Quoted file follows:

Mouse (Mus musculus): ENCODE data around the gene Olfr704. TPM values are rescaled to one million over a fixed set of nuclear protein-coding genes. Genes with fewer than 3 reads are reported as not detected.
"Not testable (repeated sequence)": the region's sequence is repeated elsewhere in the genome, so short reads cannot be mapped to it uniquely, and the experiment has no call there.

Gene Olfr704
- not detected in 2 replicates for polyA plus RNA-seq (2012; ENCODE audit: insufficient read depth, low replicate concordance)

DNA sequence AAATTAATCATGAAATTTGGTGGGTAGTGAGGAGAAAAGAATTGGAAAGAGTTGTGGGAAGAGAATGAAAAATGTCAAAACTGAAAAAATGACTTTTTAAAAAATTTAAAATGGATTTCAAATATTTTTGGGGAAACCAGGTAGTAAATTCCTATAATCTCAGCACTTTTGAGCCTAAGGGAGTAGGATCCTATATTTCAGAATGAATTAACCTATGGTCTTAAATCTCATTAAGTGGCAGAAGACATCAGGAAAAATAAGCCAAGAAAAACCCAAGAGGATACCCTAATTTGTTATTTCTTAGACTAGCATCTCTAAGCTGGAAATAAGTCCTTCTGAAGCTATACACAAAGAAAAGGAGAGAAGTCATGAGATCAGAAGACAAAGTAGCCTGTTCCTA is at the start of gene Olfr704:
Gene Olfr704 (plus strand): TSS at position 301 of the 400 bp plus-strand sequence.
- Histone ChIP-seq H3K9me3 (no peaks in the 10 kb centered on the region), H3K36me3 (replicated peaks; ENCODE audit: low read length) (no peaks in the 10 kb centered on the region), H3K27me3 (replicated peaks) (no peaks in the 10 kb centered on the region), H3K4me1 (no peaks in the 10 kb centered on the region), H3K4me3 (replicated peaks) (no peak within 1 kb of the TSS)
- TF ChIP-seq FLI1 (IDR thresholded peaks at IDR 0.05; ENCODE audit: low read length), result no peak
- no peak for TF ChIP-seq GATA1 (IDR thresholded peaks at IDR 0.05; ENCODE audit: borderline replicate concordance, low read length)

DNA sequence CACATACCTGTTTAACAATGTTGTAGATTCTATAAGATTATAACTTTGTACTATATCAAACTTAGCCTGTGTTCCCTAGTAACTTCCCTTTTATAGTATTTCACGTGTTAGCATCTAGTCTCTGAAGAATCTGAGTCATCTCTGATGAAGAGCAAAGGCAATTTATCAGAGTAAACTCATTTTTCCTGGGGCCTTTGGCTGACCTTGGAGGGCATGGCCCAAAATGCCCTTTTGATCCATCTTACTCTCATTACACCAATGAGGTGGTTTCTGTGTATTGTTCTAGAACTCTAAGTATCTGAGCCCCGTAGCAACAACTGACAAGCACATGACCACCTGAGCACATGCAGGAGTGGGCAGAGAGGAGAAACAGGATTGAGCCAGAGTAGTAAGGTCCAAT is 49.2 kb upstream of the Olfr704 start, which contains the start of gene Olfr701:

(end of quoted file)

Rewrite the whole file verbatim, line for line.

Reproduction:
Mouse (Mus musculus): ENCODE data around the gene Olfr704. TPM values are rescaled to one million over a fixed set of nuclear protein-coding genes. Genes with fewer than 3 reads are reported as not detected.
"Not testable (repeated sequence)": the region's sequence is repeated elsewhere in the genome, so short reads cannot be mapped to it uniquely, and the experiment has no call there.

Gene Olfr704
- not detected in 2 replicates for polyA plus RNA-seq (2012; ENCODE audit: insufficient read depth, low replicate concordance)

DNA sequence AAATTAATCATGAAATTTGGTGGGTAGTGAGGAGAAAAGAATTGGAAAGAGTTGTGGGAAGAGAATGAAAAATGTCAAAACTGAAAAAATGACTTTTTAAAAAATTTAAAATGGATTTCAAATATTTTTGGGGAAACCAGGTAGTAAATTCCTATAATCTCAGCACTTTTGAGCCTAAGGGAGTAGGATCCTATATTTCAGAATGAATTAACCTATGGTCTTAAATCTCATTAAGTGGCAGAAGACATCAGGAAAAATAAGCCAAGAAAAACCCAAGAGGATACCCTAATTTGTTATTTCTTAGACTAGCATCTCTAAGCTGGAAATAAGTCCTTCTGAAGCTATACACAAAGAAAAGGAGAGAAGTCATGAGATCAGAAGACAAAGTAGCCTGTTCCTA is at the start of gene Olfr704:
Gene Olfr704 (plus strand): TSS at position 301 of the 400 bp plus-strand sequence.
- Histone ChIP-seq H3K9me3 (no peaks in the 10 kb centered on the region), H3K36me3 (replicated peaks; ENCODE audit: low read length) (no peaks in the 10 kb centered on the region), H3K27me3 (replicated peaks) (no peaks in the 10 kb centered on the region), H3K4me1 (no peaks in the 10 kb centered on the region), H3K4me3 (replicated peaks) (no peak within 1 kb of the TSS)
- TF ChIP-seq FLI1 (IDR thresholded peaks at IDR 0.05; ENCODE audit: low read length), result no peak
- no peak for TF ChIP-seq GATA1 (IDR thresholded peaks at IDR 0.05; ENCODE audit: borderline replicate concordance, low read length)

DNA sequence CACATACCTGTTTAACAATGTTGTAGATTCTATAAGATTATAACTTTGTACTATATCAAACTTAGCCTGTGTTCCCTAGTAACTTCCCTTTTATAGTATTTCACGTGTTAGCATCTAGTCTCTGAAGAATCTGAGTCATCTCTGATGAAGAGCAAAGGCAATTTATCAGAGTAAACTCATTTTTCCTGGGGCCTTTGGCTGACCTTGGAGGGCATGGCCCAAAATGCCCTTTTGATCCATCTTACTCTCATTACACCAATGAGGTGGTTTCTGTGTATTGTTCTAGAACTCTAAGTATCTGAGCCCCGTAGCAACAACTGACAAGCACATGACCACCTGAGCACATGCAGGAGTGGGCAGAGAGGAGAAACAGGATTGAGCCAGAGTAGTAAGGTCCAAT is 49.2 kb upstream of the Olfr704 start, which contains the start of gene Olfr701: